I have two ways of calling printf on my system:

$ type -a printf
printf is a shell builtin
printf is /usr/bin/printf
$ file /usr/bin/printf
/usr/bin/printf: ELF 64-bit LSB  executable, x86-64, version 1 (SYSV), dynamically
linked (uses shared libs), for GNU/Linux 2.6.32,
BuildID[sha1]=d663d220e5c2a2fc57462668d84d2f72d0563c33, stripped

So, one is a bash builtin and the other is a proper compiled executable. I would have expected a program whose only job is printf to be much faster than the shell builtin. Granted, the builtin is already loaded into memory but the actual execution time should be faster in a dedicated program right? It would be optimized to do one thing very well in the best of Unix philosophy.

Apparently not:

$ >/tmp/foo; time for i in `seq 1 3000`; do printf '%s ' "$i" >> /tmp/foo; done;
real    0m0.065s
user    0m0.036s
sys     0m0.024s

$ >/tmp/foo; time for i in `seq 1 3000`; do /usr/bin/printf '%s ' "$i" >> /tmp/foo; done;   
real    0m18.097s
user    0m1.048s
sys     0m7.124s

A lot of this, as @Guru points out is because of the cost of creating threads which is only incurred by /usr/bin/printf. If that were all, I would expect the executable to be faster than the builtin if run outside a loop. Unfortunately, /usr/bin/printf has a limit to the size of a variable that it can take, so I could only test this with a relatively short string:

$ i=$(seq 1 28000 | awk '{k=k$1}END{print k}'); time /usr/bin/printf '%s ' "$i" > /dev/null; 

real    0m0.035s
user    0m0.004s
sys     0m0.028s

$ i=$(seq 1 28000 | awk '{k=k$1}END{print k}'); time printf '%s ' "$i" > /dev/null; 

real    0m0.008s
user    0m0.008s
sys     0m0.000s

The builtin is still consistently and significantly faster. To make it even clearer, lets make both start new processes:

$ time for i in `seq 1 1000`; do /usr/bin/printf '%s ' "$i" >/dev/null; done;   
real    0m33.695s
user    0m0.636s
sys     0m30.628s

$ time for i in `seq 1 1000`; do bash -c "printf '%s ' $i" >/dev/null; done;   

real    0m3.557s
user    0m0.380s
sys     0m0.508s

The only reason I can think of is that the variable being printed is internal to bash and can be passed directly to the builtin. Is that enough to explain the difference in speed? What other factors are at play?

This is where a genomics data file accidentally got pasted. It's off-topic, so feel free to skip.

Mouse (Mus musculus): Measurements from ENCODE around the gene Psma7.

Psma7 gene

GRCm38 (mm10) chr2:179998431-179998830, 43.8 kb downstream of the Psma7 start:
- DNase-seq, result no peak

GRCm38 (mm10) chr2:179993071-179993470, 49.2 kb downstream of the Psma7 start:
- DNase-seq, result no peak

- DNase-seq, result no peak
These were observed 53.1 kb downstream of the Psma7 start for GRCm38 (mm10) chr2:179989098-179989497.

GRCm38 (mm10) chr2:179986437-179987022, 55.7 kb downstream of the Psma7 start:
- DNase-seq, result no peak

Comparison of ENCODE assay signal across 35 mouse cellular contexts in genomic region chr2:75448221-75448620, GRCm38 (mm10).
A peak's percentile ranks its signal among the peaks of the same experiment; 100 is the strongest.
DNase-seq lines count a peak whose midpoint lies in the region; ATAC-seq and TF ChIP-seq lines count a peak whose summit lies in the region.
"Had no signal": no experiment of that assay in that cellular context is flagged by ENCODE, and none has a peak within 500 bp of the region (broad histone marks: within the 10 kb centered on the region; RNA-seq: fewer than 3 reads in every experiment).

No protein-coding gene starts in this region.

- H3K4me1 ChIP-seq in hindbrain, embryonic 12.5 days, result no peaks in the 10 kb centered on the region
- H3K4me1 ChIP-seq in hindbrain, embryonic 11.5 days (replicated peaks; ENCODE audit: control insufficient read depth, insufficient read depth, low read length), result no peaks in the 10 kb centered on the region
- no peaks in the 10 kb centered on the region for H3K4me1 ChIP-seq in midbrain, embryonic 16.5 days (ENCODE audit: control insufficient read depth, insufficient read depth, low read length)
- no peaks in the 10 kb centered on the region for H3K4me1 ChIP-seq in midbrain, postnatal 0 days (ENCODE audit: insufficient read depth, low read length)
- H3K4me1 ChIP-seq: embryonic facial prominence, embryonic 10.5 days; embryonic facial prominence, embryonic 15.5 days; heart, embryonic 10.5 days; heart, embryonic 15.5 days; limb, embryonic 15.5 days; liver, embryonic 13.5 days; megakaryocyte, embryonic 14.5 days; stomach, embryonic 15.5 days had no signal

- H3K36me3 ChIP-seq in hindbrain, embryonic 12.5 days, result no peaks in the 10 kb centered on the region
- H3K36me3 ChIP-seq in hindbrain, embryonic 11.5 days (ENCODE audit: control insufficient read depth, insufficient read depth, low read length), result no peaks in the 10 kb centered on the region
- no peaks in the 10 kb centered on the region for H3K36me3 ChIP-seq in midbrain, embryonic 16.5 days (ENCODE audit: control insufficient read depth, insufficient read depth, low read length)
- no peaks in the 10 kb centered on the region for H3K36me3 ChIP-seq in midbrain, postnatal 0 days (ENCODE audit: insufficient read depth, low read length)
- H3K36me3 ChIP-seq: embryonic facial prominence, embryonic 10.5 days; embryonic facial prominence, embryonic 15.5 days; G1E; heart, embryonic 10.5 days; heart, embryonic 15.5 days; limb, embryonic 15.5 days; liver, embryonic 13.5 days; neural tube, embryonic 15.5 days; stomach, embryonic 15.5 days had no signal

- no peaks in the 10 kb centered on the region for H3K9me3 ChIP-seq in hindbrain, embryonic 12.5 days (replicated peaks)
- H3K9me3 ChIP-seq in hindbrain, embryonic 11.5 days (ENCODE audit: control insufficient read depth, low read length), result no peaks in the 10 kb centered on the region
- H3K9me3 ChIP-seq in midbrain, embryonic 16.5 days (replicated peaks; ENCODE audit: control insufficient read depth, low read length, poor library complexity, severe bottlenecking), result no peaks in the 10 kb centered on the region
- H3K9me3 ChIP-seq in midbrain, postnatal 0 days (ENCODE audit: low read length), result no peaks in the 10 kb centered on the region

• I just tried your latest test, and the builtin is about 27% slower than the external. (~18 vs ~13 seconds.) This is on a fairly fast machine under OS X 10.8. I increased the iteration count to 10,000 to be sure. (The times I've given are with the higher iteration count.) – Warren Young Sep 27 '13 at 6:27

Standalone printf

Part of the "expense" in invoking a process is that several things have to happen that are resource intensive.

  1. The executable has to be loaded from the disk, this incurs slowness since the HDD has be be accessed in order to load the binary blob from the disk which the executable is stored as.
  2. The executable is typically built using dynamic libraries, so some secondary files to the executable will also have to be loaded, (i.e. more binary blob data being read from the HDD).
  3. Operating system overhead. Each process that you invoke incurs overhead in the form of a process ID having to be created for it. Space in memory will also have be carved out to both house the binary data being loaded from the HDD in steps 1 & 2, as well as multiple structures having to be populated to store things such as the processes' environment (environment variables etc.)

excerpt of an strace of /usr/bin/printf

    $ strace /usr/bin/printf "%s\n" "hello world"
    *execve("/usr/bin/printf", ["/usr/bin/printf", "%s\\n", "hello world"], [/* 91 vars */]) = 0
    brk(0)                                  = 0xe91000
    mmap(NULL, 4096, PROT_READ|PROT_WRITE, MAP_PRIVATE|MAP_ANONYMOUS, -1, 0) = 0x7fd155a6b000
    access("/etc/ld.so.preload", R_OK)      = -1 ENOENT (No such file or directory)
    open("/etc/ld.so.cache", O_RDONLY)      = 3
    fstat(3, {st_mode=S_IFREG|0644, st_size=242452, ...}) = 0
    mmap(NULL, 242452, PROT_READ, MAP_PRIVATE, 3, 0) = 0x7fd155a2f000
    close(3)                                = 0
    open("/lib64/libc.so.6", O_RDONLY)      = 3
    read(3, "\177ELF\2\1\1\3\0\0\0\0\0\0\0\0\3\0>\0\1\0\0\0p\357!\3474\0\0\0"..., 832) = 832
    fstat(3, {st_mode=S_IFREG|0755, st_size=1956608, ...}) = 0
    mmap(0x34e7200000, 3781816, PROT_READ|PROT_EXEC, MAP_PRIVATE|MAP_DENYWRITE, 3, 0) = 0x34e7200000
    mprotect(0x34e7391000, 2097152, PROT_NONE) = 0
    mmap(0x34e7591000, 20480, PROT_READ|PROT_WRITE, MAP_PRIVATE|MAP_FIXED|MAP_DENYWRITE, 3, 0x191000) = 0x34e7591000
    mmap(0x34e7596000, 21688, PROT_READ|PROT_WRITE, MAP_PRIVATE|MAP_FIXED|MAP_ANONYMOUS, -1, 0) = 0x34e7596000
    close(3)                                = 0
    mmap(NULL, 4096, PROT_READ|PROT_WRITE, MAP_PRIVATE|MAP_ANONYMOUS, -1, 0) = 0x7fd155a2e000
    mmap(NULL, 8192, PROT_READ|PROT_WRITE, MAP_PRIVATE|MAP_ANONYMOUS, -1, 0) = 0x7fd155a2c000
    arch_prctl(ARCH_SET_FS, 0x7fd155a2c720) = 0
    mprotect(0x34e7591000, 16384, PROT_READ) = 0
    mprotect(0x34e701e000, 4096, PROT_READ) = 0
    munmap(0x7fd155a2f000, 242452)          = 0
    brk(0)                                  = 0xe91000
    brk(0xeb2000)                           = 0xeb2000
    brk(0)                                  = 0xeb2000
    open("/usr/lib/locale/locale-archive", O_RDONLY) = 3
    fstat(3, {st_mode=S_IFREG|0644, st_size=99158752, ...}) = 0
    mmap(NULL, 99158752, PROT_READ, MAP_PRIVATE, 3, 0) = 0x7fd14fb9b000